3 Pro tips to buy plants like a boss

Plant Info

It’s time to think about buying plants for your yard- you’re excited about some color and something new. But what do you look for? How do you know you’re getting a good deal? How do you know you’re getting quality plants? What if there’s more than one size- which one do you buy? They say plants are supposed to calm us, but all of this can raise some serious anxiety!


I get it! That’s what I feel like when I’m buying makeup. When I walk into Ulta or another makeup store, I’m like a deer in headlights. I don’t know ANYTHING about makeup, and there are all these choices and prices and options.

You don’t want to spend too much money, you don’t really know where to go, when you get there you’re not sure where to begin. I brought my sister-in-law with me recently, and it was like I’d unlocked a new level or something. She knew all the options and what to avoid- that part seemed like the biggest super power to me. With so many choices, it was nice to ignore a whole lot of the store.

If that’s how you feel when you go to buy plants, take a deep breath. We’re going to break this thing down and set you up for success at the garden center.

You don’t have to be overwhelmed, and you don’t have to waste your money. So let’s break this down. A few important tips will get you on your way to buying plants with confidence.

Clients often want to start with the biggest plants they can get, until they see the price tag. The secret is that, especially with trees, you can start with a smaller plant and save your pennies for something else. Here’s the deal: countless studies have researched how plants grow using trees of various species and various starting sizes in similar growing conditions. There is quite often NO DIFFERENCE in size after a few years. Countless studies of lots of different tree species have shown that the smaller plants catch up to the ones that started out bigger. And sometimes the larger plants suffer more transplant shock and never really recover, while the smaller ones just take off.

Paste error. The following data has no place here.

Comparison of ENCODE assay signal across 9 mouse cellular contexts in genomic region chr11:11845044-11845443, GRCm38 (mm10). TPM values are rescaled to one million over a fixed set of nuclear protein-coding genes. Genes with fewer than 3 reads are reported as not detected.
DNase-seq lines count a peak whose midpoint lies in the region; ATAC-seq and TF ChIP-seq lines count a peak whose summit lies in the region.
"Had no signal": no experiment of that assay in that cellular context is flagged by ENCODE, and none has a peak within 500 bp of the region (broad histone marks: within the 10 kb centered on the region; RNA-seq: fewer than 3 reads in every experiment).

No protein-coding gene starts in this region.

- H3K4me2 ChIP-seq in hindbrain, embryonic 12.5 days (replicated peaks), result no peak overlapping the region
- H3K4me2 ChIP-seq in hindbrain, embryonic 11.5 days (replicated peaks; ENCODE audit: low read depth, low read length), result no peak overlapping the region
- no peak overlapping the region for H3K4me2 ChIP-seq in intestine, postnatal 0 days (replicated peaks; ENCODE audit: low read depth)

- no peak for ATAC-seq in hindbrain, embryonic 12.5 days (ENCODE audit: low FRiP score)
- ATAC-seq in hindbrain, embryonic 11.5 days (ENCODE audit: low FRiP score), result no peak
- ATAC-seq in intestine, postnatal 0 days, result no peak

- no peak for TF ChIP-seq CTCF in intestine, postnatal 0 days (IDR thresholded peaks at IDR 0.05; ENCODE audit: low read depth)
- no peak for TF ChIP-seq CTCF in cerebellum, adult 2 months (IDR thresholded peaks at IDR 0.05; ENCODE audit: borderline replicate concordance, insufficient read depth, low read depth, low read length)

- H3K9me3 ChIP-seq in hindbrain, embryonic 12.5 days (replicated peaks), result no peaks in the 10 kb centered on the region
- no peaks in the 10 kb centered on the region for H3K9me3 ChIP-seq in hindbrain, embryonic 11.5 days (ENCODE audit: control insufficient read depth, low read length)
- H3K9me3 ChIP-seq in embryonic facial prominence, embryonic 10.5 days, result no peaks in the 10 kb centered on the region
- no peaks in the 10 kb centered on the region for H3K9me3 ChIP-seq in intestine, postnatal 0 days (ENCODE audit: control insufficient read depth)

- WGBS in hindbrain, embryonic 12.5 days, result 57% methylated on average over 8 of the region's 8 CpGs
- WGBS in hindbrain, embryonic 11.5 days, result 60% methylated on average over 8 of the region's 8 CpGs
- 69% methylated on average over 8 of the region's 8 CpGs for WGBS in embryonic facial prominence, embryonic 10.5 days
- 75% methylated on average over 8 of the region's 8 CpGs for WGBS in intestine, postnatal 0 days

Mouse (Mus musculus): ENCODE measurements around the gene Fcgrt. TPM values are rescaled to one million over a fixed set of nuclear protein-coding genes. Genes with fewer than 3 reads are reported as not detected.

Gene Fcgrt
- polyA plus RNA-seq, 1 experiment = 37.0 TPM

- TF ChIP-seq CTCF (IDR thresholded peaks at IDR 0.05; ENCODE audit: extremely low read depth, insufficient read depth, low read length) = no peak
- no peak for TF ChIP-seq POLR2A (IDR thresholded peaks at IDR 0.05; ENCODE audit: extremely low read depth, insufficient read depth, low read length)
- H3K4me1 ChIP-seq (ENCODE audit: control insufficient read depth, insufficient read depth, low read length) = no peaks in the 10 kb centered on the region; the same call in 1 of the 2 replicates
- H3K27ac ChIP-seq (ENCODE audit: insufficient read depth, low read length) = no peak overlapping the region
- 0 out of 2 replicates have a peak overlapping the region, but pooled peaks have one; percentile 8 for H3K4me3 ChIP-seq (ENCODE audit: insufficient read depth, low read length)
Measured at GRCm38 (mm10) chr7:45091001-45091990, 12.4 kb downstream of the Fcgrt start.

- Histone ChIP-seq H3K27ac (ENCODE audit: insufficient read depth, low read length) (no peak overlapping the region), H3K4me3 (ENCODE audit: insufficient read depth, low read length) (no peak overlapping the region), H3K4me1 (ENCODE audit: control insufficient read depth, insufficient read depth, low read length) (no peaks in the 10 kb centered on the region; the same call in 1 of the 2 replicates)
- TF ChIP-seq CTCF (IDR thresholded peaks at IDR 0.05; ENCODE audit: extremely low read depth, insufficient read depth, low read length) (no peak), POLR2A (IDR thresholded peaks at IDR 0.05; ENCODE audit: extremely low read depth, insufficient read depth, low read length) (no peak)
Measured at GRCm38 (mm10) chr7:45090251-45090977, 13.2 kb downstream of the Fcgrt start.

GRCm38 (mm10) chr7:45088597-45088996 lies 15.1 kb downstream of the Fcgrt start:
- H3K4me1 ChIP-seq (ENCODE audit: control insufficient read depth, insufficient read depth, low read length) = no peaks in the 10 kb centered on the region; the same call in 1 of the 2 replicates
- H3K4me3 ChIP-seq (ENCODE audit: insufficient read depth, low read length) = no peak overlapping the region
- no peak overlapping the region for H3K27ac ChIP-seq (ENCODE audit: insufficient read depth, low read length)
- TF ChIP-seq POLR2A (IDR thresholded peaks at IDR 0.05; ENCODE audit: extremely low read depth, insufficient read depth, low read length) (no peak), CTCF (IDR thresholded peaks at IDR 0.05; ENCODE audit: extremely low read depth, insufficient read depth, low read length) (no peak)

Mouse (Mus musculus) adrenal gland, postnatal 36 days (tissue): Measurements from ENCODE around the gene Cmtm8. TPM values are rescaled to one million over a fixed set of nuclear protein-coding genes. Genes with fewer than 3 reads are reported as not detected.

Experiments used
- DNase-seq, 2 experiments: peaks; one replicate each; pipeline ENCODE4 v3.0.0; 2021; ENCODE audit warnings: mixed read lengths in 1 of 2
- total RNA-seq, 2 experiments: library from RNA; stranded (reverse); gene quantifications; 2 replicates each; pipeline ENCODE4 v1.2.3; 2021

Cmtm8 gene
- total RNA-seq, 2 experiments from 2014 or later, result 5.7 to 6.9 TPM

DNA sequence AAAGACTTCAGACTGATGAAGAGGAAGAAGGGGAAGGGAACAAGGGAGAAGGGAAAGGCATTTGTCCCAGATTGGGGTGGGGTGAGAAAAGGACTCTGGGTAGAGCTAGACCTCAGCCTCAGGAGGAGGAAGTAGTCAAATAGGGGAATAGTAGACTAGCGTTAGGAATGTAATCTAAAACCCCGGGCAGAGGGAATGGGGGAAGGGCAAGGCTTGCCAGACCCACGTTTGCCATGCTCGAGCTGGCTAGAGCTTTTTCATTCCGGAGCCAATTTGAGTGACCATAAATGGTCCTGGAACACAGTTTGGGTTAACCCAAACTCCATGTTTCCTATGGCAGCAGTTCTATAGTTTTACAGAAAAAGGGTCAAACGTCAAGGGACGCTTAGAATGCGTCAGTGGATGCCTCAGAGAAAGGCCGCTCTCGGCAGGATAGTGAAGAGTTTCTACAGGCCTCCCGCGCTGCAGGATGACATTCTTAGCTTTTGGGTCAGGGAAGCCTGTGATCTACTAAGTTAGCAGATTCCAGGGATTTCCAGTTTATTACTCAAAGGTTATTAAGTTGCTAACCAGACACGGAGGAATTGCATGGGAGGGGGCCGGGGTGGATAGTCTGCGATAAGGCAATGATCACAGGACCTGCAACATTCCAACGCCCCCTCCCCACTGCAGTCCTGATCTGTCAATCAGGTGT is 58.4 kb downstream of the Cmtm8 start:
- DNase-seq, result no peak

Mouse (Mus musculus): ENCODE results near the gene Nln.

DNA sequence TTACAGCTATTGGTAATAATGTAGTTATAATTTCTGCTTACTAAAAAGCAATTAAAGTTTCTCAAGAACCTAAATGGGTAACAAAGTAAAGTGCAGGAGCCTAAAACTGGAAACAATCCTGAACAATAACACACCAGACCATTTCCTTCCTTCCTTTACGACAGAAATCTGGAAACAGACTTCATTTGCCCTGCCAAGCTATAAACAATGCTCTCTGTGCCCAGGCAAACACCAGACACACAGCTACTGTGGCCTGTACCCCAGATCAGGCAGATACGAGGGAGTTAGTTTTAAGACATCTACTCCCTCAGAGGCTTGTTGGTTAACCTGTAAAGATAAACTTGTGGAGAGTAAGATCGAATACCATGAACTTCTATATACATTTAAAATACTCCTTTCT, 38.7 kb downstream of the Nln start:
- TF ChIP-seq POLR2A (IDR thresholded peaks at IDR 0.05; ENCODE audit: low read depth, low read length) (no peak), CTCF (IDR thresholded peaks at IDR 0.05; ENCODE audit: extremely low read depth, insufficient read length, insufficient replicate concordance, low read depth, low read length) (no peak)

Take-home point: go big if you want immediate impact, but know that you can save money on smaller plants if you are willing to wait just a few years.

What I’m talking about here are the roots. They matter most. Yes, the stem or branches or trunk matters. We need healthy plants- I won’t accept a tree with a damaged trunk on the job site. The plants have enough stress just with getting settled into their new home, so we don’t need to start off with injured material. All of this is more of a big deal when you’re dropping $250 or more on trees or shrubs, and may not be quite as important for a $20 perennial.

But no matter what, the most important thing to evaluate is what the root system is like. For plants in containers, you don’t want smelly potting media – the “dirt” should smell nice. The roots should be white, at least some of them, and they shouldn’t be packed super tightly in the pot. (That’s called being root bound, and it’s not ideal.) You don’t want something that just got planted, either- if you pull the plant out of the pot and tons of potting media falls away from the roots, it was just potted up. But you also don’t want to pull it out and the roots are so jammed in there you can’t get the plant out. right in the middle is what you’re after. Yes, I’m describing you at the nursery or garden center, pulling the plant out of its pot. I don’t do this every single time, but if I’m concerned about plant health, this is the first and most important place I look.